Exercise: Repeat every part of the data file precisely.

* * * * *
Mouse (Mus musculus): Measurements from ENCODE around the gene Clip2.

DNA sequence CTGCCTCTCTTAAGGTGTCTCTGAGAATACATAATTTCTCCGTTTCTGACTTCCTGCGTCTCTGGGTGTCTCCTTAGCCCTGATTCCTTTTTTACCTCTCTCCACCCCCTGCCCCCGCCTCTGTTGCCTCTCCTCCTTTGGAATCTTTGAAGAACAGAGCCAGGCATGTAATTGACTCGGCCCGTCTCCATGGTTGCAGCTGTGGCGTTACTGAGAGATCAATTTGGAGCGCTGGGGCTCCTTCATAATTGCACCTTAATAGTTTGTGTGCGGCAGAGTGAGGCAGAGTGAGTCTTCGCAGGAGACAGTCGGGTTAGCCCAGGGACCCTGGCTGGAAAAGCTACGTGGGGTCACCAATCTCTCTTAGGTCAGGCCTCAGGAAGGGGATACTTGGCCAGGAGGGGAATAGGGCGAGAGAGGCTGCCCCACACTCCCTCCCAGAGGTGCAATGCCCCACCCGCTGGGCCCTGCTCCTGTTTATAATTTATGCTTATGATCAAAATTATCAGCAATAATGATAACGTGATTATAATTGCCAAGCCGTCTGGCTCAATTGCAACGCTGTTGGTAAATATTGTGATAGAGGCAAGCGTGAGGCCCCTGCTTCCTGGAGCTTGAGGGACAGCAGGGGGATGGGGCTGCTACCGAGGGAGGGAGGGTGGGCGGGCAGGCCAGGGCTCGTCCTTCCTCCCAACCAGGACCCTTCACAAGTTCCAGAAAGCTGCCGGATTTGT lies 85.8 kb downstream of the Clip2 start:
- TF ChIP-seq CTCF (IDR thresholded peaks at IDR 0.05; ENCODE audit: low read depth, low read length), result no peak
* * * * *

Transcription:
Mouse (Mus musculus): Measurements from ENCODE around the gene Clip2.

DNA sequence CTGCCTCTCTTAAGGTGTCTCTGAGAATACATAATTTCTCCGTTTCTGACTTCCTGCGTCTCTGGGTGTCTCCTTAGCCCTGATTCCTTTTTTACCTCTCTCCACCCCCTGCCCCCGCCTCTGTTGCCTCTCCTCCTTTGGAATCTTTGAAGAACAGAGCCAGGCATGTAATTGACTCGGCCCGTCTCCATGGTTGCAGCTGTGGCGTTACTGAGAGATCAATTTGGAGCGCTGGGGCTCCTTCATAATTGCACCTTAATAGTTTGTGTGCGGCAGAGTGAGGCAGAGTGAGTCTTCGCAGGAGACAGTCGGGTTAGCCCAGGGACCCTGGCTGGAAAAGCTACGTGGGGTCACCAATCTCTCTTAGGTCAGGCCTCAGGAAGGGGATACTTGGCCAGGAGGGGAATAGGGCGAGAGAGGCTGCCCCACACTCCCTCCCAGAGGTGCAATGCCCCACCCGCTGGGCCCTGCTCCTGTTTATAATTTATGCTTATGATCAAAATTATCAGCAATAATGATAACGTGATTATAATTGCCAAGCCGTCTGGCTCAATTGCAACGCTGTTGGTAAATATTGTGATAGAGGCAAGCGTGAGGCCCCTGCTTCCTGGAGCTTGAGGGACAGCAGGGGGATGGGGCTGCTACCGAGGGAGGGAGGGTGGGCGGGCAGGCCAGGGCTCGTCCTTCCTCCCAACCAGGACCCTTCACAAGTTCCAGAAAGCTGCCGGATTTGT lies 85.8 kb downstream of the Clip2 start:
- TF ChIP-seq CTCF (IDR thresholded peaks at IDR 0.05; ENCODE audit: low read depth, low read length), result no peak